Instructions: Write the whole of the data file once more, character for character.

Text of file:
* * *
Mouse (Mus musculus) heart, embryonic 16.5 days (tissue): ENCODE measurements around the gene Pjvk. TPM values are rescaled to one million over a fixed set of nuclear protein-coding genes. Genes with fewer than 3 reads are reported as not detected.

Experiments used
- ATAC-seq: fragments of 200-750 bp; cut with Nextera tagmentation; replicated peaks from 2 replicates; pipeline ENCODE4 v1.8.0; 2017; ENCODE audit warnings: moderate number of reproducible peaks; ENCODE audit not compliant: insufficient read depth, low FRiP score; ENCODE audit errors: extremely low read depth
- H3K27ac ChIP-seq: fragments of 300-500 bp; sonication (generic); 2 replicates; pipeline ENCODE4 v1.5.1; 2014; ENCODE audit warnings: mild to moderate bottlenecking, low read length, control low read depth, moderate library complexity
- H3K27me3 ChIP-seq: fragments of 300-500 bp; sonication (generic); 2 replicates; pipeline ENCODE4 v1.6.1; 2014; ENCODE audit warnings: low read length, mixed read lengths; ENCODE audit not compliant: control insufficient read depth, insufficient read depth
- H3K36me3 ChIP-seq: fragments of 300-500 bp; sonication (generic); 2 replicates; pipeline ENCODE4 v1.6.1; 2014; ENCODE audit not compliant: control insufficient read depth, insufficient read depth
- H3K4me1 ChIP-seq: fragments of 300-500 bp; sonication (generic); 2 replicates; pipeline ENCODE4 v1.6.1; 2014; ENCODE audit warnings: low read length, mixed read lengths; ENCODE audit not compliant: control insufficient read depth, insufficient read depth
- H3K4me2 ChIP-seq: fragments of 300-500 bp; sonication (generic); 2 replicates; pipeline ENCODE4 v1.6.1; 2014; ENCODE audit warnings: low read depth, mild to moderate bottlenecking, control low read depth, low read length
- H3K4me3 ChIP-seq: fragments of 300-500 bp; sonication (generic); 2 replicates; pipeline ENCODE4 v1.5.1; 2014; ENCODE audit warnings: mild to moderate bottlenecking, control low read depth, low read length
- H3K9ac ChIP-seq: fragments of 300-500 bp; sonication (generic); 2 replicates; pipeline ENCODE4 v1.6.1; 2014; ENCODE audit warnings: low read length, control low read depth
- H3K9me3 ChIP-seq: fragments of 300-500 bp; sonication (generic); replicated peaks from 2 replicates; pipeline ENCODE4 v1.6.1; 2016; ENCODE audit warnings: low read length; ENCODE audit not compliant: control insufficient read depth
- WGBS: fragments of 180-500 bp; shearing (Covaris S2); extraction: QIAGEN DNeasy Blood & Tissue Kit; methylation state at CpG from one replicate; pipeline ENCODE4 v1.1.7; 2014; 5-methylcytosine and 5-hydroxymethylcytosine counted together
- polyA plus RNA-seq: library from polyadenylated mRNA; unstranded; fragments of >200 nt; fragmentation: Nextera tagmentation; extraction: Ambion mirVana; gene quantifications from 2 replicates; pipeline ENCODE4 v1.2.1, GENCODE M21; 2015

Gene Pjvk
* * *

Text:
Mouse (Mus musculus) heart, embryonic 16.5 days (tissue): ENCODE measurements around the gene Pjvk. TPM values are rescaled to one million over a fixed set of nuclear protein-coding genes. Genes with fewer than 3 reads are reported as not detected.

Experiments used
- ATAC-seq: fragments of 200-750 bp; cut with Nextera tagmentation; replicated peaks from 2 replicates; pipeline ENCODE4 v1.8.0; 2017; ENCODE audit warnings: moderate number of reproducible peaks; ENCODE audit not compliant: insufficient read depth, low FRiP score; ENCODE audit errors: extremely low read depth
- H3K27ac ChIP-seq: fragments of 300-500 bp; sonication (generic); 2 replicates; pipeline ENCODE4 v1.5.1; 2014; ENCODE audit warnings: mild to moderate bottlenecking, low read length, control low read depth, moderate library complexity
- H3K27me3 ChIP-seq: fragments of 300-500 bp; sonication (generic); 2 replicates; pipeline ENCODE4 v1.6.1; 2014; ENCODE audit warnings: low read length, mixed read lengths; ENCODE audit not compliant: control insufficient read depth, insufficient read depth
- H3K36me3 ChIP-seq: fragments of 300-500 bp; sonication (generic); 2 replicates; pipeline ENCODE4 v1.6.1; 2014; ENCODE audit not compliant: control insufficient read depth, insufficient read depth
- H3K4me1 ChIP-seq: fragments of 300-500 bp; sonication (generic); 2 replicates; pipeline ENCODE4 v1.6.1; 2014; ENCODE audit warnings: low read length, mixed read lengths; ENCODE audit not compliant: control insufficient read depth, insufficient read depth
- H3K4me2 ChIP-seq: fragments of 300-500 bp; sonication (generic); 2 replicates; pipeline ENCODE4 v1.6.1; 2014; ENCODE audit warnings: low read depth, mild to moderate bottlenecking, control low read depth, low read length
- H3K4me3 ChIP-seq: fragments of 300-500 bp; sonication (generic); 2 replicates; pipeline ENCODE4 v1.5.1; 2014; ENCODE audit warnings: mild to moderate bottlenecking, control low read depth, low read length
- H3K9ac ChIP-seq: fragments of 300-500 bp; sonication (generic); 2 replicates; pipeline ENCODE4 v1.6.1; 2014; ENCODE audit warnings: low read length, control low read depth
- H3K9me3 ChIP-seq: fragments of 300-500 bp; sonication (generic); replicated peaks from 2 replicates; pipeline ENCODE4 v1.6.1; 2016; ENCODE audit warnings: low read length; ENCODE audit not compliant: control insufficient read depth
- WGBS: fragments of 180-500 bp; shearing (Covaris S2); extraction: QIAGEN DNeasy Blood & Tissue Kit; methylation state at CpG from one replicate; pipeline ENCODE4 v1.1.7; 2014; 5-methylcytosine and 5-hydroxymethylcytosine counted together
- polyA plus RNA-seq: library from polyadenylated mRNA; unstranded; fragments of >200 nt; fragmentation: Nextera tagmentation; extraction: Ambion mirVana; gene quantifications from 2 replicates; pipeline ENCODE4 v1.2.1, GENCODE M21; 2015

Gene Pjvk